Task Force part of women’s delegation drawing attention to Georgia’s inhumane anti-immigrant law
Women leaders from more than two dozen national human rights organizations, including the National Gay and Lesbian Task Force, have converged on Atlanta, Ga., this week to draw attention to the impact of Georgia’s new anti-immigrant law on women and children.
Task Force Deputy Executive Director Darlene Nipper is among the “We Belong Together Delegation,” which also includes representatives from the National Domestic Workers Alliance, Center for Reproductive Rights, Feminist Majority Moms Rising, AFL-CIO, National Asian Pacific American Women’s Forum, and more.
They are hearing firsthand stories of the difficulties and injustices imposed on women and children because of the new law.
The Task Force’s Darlene Nipper says:
Behind the hysterical, anti-immigrant rhetoric that gets tossed around far too much in society today are real stories of real people who simply yearn to work hard and be part of the American dream; who want to take care of their families; who want to create the brightest futures possible for their children; who want to contribute their skills and talents to their communities; who only want to live peacefully and out of harm’s way. The anti-immigration laws in Georgia and elsewhere have a devastating impact on women in children who are forced to live in fear of violence, separation of their family, workplace raids and more. This is cruel and inhumane.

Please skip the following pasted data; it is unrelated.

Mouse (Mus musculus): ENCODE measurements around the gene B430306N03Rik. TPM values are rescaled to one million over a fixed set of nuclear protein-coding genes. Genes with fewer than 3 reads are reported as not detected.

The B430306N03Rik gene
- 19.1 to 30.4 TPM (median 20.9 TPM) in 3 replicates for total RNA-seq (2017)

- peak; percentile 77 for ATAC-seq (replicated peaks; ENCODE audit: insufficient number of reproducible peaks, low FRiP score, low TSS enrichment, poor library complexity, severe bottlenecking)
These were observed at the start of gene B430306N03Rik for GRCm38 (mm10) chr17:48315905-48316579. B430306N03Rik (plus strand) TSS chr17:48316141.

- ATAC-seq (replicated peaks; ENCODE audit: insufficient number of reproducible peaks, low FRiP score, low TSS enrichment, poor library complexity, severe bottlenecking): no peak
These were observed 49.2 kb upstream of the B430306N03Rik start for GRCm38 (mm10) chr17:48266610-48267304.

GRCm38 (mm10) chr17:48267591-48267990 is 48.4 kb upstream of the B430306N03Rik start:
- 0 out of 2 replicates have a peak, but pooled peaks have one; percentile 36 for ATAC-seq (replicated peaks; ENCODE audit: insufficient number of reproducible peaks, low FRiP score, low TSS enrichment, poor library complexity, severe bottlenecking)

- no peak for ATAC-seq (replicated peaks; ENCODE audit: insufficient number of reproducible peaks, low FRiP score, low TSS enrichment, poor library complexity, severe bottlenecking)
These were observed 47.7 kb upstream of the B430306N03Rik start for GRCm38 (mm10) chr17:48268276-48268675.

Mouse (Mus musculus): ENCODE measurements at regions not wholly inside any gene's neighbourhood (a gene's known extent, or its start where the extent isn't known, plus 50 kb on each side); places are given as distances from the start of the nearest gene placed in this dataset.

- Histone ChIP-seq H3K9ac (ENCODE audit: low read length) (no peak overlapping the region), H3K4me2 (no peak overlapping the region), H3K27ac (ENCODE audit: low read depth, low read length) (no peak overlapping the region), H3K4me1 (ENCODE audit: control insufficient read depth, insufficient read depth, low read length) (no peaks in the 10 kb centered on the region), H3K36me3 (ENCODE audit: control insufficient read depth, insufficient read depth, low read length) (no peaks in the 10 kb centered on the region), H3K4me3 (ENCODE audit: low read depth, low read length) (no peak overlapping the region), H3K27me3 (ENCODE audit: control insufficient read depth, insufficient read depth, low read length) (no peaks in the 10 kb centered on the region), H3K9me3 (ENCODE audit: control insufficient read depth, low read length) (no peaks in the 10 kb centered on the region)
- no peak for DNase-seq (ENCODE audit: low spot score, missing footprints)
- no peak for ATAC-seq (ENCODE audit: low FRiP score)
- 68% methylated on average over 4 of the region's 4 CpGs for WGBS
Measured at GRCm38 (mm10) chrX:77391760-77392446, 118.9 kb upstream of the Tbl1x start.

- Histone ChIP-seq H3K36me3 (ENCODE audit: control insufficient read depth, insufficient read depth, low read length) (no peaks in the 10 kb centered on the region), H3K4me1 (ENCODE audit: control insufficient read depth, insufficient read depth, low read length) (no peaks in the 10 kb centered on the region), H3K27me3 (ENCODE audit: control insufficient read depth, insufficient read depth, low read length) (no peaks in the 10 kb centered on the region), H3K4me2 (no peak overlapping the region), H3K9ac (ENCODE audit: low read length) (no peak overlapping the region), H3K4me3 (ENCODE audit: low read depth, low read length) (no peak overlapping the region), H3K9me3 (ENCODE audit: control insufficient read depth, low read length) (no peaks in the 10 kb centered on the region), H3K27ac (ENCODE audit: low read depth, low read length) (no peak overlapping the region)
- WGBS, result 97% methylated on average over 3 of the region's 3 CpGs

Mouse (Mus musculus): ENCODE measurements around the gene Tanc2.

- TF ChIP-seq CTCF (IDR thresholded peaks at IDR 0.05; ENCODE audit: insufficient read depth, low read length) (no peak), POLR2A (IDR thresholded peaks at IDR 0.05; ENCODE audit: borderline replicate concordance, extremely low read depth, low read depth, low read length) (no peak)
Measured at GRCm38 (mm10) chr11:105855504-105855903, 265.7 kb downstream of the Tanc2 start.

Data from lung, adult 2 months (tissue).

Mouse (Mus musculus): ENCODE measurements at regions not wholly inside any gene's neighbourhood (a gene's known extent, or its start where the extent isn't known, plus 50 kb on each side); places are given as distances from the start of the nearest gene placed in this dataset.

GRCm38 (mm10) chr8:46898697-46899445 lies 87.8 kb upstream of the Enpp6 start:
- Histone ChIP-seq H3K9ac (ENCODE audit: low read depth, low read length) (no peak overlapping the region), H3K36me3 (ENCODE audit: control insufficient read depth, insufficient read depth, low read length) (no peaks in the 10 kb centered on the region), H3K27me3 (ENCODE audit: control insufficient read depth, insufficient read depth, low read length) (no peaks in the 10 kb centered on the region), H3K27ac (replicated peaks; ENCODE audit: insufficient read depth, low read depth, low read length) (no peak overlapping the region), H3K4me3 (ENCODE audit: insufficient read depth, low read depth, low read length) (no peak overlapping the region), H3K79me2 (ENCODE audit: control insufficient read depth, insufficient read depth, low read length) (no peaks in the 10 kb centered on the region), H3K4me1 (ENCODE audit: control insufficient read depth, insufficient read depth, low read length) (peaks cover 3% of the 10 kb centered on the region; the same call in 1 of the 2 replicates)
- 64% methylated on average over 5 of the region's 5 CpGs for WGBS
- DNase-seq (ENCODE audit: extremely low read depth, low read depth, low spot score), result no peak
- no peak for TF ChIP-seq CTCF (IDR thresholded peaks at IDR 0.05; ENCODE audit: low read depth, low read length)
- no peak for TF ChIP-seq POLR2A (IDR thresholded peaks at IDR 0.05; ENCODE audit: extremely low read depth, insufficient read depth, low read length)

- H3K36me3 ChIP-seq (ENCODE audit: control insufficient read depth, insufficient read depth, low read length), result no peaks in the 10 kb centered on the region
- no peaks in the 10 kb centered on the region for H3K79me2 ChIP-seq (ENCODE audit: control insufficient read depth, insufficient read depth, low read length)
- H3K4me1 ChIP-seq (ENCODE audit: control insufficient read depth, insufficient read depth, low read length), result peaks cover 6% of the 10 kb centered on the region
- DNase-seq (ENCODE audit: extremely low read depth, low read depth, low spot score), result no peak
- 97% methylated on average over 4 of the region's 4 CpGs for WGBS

The Task Force has long advocated for fair and humane comprehensive immigration reform, including the DREAM Act and the Uniting American Families Act. The Task Force stood with other advocacy organizations in strong opposition to Arizona’s draconian anti-immigration law and now stands in solidarity against Georgia’s law. Earlier this year, the Task Force sent a letter to Georgia Gov. Nathan Deal opposing the anti-immigration measures in his state.
The new law threatens to:
- Separate families (children from parents, even those children who are U.S.-born)
- Decrease reporting of crimes such as domestic violence and sexual assault out of fear, by the victims (typically women), of deportation or detention ― forcing women to avoid accessing vital public services for survivors of violence and undermining decades of work by women organizations to break the silence on violence against women.
- Increase racial profiling with local police newly empowered to check immigration status of anyone suspected of violating any law, thus exposing the state to expensive lawsuits.
- Hurt the state’s economy by driving out working families and increasing state-level boycotts by companies who don’t wish to associate with the negative publicity of anti-immigration laws.
- Increase imprisonment with sentences of up to 15 years for workers who use false identification to get hired.
- Hurt businesses by increasing workplace raids and mandating all businesses use a federal electronic verification system (E-Verify) to check that every worker has legal authorization.